Republicans in the United States Senate are currently grappling with how to possibly receive Alabama Senate candidate and alleged sexual predator Roy Moore into their ranks — should he beat out Democratic candidate Doug Jones in Tuesday’s special election.
Though many Republicans were quick to condemn Moore after a Washington Post report alleged that he had sexually assaulted and preyed on underage girls, many of Moore’s potential future GOP colleagues have softened their stance since President Donald Trump endorsed the candidate and the Republican National Committee resumed funding for Moore’s campaign on Dec. 4.
Still, some GOP senators are maintaining that Moore could face future challenges in the Senate if he wins. Though some have maintained that the Senate would be forced to seat Moore should he win, the Alabama politician could technically be expelled from the Senate with a two-thirds majority vote. Any challenge to Moore’s Senate seat would likely begin with an ethics investigation into the allegations against him, which many Republican senators are saying will probably happen.
Here’s a running list of Republican senators who have floated the possibility of Moore’s Senate seat being challenged, either through an investigation or immediate expulsion, since the RNC resumed its funding of Moore’s campaign.
Colorado Sen. Cory Gardner has taken the harshest stance against Moore among GOP senators. Though the RNC has resumed its funding of the candidate, Gardner has continued to withhold funding from Moore as head of the National Republican Senatorial Committee.
Gardner called for Moore’s expulsion, should he win, in a statement posted to Twitter on Nov. 13, writing: “If [Moore] refuses to withdraw and wins, the Senate should vote to expel him, because he does not meet the moral and ethical requirements of the United States Senate.”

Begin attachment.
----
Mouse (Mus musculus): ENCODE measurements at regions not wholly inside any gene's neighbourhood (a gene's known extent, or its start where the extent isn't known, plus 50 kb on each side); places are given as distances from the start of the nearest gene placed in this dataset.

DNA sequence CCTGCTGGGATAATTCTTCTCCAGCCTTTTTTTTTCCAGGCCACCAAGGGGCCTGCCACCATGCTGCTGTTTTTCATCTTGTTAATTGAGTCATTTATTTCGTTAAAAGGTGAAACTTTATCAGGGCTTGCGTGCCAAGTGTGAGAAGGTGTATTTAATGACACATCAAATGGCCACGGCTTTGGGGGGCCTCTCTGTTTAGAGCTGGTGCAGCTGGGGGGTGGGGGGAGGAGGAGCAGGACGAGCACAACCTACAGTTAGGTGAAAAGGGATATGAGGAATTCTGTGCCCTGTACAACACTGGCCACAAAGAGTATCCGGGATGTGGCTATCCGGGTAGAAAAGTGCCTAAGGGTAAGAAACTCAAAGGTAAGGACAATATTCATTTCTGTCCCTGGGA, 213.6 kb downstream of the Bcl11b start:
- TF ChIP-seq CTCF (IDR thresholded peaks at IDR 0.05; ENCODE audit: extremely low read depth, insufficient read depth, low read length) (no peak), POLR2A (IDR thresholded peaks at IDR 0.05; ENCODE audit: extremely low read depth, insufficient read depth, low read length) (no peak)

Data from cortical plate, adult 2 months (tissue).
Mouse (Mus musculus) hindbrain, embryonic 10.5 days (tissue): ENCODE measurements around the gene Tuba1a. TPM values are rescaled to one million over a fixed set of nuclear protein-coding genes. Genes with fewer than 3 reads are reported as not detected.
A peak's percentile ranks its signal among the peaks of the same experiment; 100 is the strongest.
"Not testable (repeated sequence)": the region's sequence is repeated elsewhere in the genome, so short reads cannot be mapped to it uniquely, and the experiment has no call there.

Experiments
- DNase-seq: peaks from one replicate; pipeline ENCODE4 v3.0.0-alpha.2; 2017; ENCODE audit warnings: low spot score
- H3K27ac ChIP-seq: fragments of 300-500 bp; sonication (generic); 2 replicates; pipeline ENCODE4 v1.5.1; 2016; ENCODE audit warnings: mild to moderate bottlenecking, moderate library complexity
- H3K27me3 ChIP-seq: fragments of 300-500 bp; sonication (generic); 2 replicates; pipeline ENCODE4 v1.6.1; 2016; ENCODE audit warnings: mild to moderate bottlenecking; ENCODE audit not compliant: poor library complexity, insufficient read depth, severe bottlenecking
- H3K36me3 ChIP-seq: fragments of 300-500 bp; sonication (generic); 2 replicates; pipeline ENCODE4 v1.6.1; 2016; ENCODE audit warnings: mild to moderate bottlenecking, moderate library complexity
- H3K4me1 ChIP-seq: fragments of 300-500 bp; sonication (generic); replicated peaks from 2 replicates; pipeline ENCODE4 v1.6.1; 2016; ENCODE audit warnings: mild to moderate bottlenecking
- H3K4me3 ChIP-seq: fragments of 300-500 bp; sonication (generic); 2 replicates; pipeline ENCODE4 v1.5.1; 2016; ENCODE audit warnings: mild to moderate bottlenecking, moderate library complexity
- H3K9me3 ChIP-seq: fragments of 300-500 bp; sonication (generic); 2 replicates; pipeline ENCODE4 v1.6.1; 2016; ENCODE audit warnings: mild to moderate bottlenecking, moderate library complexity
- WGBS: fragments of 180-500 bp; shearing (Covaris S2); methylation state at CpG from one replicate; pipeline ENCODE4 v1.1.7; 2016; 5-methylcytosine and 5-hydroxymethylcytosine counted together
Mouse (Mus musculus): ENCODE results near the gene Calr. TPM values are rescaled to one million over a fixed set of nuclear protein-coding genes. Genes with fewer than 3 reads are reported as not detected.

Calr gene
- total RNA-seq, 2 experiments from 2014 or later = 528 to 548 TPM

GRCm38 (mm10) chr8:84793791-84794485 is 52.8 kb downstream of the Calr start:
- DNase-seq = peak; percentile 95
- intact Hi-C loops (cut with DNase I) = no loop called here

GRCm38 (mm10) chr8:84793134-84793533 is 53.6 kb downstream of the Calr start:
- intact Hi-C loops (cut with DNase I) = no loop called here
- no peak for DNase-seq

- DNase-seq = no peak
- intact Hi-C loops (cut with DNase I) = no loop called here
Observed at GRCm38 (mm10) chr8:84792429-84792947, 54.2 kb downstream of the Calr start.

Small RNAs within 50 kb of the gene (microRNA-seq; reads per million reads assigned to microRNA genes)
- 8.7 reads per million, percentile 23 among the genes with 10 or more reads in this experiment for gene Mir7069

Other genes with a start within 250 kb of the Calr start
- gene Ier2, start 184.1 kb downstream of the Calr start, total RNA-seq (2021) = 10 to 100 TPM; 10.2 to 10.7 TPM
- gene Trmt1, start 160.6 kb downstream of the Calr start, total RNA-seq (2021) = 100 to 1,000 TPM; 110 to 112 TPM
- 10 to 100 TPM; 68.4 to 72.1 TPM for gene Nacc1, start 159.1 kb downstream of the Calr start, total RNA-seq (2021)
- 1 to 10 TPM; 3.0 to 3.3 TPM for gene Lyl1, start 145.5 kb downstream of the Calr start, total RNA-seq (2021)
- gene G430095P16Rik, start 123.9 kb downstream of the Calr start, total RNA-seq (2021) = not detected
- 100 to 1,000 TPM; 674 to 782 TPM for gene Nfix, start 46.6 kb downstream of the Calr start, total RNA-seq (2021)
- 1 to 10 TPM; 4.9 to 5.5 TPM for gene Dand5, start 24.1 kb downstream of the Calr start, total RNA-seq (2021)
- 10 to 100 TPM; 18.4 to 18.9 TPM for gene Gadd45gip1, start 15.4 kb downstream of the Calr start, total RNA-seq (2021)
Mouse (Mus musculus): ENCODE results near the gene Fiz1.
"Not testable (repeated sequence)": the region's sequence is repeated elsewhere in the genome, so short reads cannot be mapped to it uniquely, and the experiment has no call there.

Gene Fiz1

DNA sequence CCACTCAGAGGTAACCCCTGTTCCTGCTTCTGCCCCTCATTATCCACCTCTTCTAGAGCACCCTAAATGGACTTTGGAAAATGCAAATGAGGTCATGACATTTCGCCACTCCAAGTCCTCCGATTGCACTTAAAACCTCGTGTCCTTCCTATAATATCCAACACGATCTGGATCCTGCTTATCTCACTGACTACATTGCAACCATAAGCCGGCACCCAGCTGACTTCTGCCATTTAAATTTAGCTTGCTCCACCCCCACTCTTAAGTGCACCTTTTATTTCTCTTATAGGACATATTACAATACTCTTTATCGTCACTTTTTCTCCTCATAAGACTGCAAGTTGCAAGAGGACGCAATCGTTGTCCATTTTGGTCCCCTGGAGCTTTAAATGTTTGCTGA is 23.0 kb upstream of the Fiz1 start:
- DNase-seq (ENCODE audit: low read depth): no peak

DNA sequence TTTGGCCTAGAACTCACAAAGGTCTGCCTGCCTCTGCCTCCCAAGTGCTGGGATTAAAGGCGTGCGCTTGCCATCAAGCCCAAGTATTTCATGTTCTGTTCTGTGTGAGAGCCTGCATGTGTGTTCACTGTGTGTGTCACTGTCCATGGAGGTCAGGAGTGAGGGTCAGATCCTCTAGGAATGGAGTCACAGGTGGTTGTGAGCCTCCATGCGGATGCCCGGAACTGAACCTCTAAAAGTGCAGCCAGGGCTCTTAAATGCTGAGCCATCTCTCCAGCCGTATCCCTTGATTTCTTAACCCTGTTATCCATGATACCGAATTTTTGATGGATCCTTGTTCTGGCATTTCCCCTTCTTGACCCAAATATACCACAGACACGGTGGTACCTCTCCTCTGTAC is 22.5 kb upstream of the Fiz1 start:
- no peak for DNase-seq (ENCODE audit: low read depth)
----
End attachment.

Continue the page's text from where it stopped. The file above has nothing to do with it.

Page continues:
The Colorado senator maintained this position after the RNC resumed its funding and Trump endorsed Moore.
“Roy Moore will never have the support of the senatorial committee. We will never endorse him. We won’t support him,” Gardner told the Weekly Standard on Thursday. “I won’t let that happen. Nothing will change. I stand by my previous statement.”
The senator holding Alabama’s other Senate seat, Richard Shelby, has also come out against his potential future colleague. In an interview Sunday on CNN’s State of the Union, Shelby revealed that he did not support or vote for Moore — preferring instead a write-in Republican candidate — and said that the U.S. Senate would have to wrestle with the allegations against Moore should he win.
“I believe whether you’re a Republican, a Democrat, independent, whatever you are, that you will not put up with the conduct, the bad conduct, from a Democrat or a Republican, and that’s gonna be part of what’s going to happen in the future,” Shelby said Sunday. “The Senate’s gonna have to weigh, if Roy Moore wins, his fitness to serve in the U.S. Senate.”
As the Senate Majority Leader, Sen. Mitch McConnell has strongly suggested that an ethics investigation into Moore’s behavior will occur if he wins.
“I had hoped earlier that [Moore] would withdraw as a candidate. That obviously is not going to happen,” McConnell said Tuesday, according to Bloomberg.
“If he were to be elected I think he would immediately have an issue with the ethics committee which they would take up,” McConnell added.
In an interview Sunday on CBS’s Face the Nation, Sen. Susan Collins of Maine said she was “disappointed” by the RNC’s “mistake” of resuming its funding for Moore, and raised the possibility of the Senate having to grapple with the decision of whether or not to keep Moore in office.
“If the allegations are known prior to the election, which they weren’t in the case of Al Franken, for example, then we have a very tough decision to make about whether it’s our role as senators to overturn the will of the people,” Collins said Sunday.
In an interview Sunday on Meet the Press, Sen. Tim Scott of South Carolina echoed McConnell’s comments by saying there would be an “immediate” investigation into Moore’s behavior, should he win.